Biotechnologists have identified and refined a micro-organism that can convert bird feathers and other forms of organic waste into food products and cosmetics, as Jim Drury reports.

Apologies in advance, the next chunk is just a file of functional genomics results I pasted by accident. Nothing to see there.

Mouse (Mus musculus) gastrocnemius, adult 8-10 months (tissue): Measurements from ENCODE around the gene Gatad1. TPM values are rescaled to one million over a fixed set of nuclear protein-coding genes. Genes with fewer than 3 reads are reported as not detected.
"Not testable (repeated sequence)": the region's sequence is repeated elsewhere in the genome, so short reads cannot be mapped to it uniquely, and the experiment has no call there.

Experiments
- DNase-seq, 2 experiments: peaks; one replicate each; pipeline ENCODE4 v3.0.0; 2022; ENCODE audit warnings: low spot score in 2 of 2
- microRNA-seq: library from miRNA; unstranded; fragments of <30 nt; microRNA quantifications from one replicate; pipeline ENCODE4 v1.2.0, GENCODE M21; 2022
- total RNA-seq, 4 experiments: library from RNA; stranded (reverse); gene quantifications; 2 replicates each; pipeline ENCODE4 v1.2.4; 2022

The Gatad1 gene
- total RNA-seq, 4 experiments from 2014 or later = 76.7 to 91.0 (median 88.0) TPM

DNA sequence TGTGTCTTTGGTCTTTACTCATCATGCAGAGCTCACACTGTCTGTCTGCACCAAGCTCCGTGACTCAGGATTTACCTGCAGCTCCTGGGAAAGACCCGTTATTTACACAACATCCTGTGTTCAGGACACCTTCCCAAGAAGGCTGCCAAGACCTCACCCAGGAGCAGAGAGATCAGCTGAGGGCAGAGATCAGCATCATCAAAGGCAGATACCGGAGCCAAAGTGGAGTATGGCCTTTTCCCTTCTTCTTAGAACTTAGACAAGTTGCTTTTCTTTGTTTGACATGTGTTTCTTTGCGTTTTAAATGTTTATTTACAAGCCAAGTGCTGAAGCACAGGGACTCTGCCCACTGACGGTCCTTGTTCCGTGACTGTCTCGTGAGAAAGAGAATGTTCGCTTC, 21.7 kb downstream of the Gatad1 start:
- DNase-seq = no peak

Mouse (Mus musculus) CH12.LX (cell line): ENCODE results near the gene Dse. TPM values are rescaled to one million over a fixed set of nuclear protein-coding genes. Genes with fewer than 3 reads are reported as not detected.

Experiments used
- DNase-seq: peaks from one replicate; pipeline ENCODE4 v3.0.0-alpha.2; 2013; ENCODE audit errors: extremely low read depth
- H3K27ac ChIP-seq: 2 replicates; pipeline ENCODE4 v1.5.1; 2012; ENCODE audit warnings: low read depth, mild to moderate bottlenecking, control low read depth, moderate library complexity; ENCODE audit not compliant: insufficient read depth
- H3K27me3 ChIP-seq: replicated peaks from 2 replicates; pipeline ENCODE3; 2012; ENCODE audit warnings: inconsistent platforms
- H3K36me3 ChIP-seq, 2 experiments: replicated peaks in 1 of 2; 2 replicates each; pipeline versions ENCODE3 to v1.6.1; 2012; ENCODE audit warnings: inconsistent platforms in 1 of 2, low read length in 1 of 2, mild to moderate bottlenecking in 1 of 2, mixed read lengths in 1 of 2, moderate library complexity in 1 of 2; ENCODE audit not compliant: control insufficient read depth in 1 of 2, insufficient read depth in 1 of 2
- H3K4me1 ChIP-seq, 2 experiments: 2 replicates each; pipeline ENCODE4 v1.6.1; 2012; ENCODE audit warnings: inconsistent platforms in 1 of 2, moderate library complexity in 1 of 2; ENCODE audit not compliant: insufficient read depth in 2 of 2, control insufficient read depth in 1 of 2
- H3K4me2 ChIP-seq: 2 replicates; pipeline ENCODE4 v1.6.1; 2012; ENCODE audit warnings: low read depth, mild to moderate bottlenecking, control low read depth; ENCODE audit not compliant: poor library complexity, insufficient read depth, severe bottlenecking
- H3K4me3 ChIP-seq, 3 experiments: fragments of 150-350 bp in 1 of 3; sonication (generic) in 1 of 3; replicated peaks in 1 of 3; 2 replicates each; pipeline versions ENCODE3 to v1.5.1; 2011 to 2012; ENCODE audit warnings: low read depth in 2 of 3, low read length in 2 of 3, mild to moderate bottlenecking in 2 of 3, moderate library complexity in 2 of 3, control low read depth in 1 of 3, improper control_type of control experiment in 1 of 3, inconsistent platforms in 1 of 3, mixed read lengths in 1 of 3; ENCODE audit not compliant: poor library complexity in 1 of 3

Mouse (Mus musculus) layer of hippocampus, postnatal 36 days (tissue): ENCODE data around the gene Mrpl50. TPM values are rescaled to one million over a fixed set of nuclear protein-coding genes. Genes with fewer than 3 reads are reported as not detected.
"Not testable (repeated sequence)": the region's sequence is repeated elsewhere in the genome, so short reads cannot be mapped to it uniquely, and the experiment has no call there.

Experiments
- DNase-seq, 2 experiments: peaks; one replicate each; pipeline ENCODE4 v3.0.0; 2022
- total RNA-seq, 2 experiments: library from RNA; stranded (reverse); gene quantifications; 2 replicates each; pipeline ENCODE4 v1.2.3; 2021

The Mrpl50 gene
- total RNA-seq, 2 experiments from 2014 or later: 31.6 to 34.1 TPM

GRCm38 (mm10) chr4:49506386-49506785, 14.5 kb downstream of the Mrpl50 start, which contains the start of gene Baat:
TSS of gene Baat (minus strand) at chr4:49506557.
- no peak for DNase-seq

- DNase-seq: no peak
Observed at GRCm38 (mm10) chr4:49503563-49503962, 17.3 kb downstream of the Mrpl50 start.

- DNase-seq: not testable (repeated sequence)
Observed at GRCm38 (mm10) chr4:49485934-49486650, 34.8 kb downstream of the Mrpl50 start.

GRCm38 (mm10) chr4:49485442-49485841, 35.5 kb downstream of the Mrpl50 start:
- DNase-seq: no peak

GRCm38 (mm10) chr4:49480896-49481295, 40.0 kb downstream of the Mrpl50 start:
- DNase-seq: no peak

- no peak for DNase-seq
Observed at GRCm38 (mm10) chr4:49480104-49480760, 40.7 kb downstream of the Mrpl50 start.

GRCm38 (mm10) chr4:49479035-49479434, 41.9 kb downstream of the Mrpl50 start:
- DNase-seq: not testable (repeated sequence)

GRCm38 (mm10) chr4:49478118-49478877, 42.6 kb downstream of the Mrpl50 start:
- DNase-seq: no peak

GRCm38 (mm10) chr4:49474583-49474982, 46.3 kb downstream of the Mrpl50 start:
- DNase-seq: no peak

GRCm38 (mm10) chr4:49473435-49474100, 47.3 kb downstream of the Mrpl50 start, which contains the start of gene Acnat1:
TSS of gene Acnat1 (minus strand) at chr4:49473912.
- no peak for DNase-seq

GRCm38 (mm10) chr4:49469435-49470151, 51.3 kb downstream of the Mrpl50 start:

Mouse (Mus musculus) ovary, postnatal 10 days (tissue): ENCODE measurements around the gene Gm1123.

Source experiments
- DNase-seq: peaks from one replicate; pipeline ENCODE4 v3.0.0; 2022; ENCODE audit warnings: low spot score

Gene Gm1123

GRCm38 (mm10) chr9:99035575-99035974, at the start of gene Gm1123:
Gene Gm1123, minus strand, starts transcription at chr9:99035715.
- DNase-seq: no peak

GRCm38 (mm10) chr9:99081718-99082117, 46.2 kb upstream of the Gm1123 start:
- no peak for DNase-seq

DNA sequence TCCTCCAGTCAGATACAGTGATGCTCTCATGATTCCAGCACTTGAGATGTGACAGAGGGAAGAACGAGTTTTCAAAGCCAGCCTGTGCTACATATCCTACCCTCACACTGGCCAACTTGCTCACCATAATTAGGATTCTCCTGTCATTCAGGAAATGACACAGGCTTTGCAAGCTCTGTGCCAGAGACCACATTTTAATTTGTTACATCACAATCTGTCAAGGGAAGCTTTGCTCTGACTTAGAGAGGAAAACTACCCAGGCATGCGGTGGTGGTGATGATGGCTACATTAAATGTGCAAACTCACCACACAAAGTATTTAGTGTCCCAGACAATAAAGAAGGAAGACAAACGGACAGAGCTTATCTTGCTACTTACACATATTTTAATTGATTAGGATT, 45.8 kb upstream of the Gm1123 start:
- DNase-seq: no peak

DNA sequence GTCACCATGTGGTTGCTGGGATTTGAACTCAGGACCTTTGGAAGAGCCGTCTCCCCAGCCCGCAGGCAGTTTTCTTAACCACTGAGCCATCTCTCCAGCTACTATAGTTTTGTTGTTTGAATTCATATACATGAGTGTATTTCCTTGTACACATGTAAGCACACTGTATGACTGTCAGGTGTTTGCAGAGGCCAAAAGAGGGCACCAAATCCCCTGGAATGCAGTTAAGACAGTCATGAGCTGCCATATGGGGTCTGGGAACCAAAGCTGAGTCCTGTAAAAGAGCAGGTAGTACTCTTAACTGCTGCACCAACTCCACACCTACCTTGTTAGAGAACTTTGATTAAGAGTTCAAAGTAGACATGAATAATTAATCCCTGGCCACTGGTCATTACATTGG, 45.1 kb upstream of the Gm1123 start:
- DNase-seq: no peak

Chicken and turkey are popular foods for carnivores - but might the birds' feathers find their way onto future menus? That's the aim of Lund University researchers who have isolated and refined a micro-organism on an Egyptian hen farm. SOUNDBITE (English) MOHAMMAD IBRAHIM, CTO OF BIOEXTRAX, SAYING: "We have isolated a unique micro-organism. This micro-organism is able to degrade feathers completely to a soluble protein." Feathers are melted into a protein hydrolysate liquid of small chain peptides and amino acids. SOUNDBITE (English) MOHAMMAD IBRAHIM, CTO OF BIOEXTRAX, SAYING: "In this process we have not used any chemicals except the substrate which is the raw feathers from the chicken industry - and the end product is only hydrolised feather into a soluble protein and nothing else. There is no waste in this process and no chemicals at all have been used." The micro-organisms have a 90 percent conversion rate and could replace fishmeal and soy protein as animal feed. Spin-off company Bioextrax hopes to perfect the technique next year. After that, researchers plan to adapt their protein for human consumption....no doubt ruffling some feathers on the way.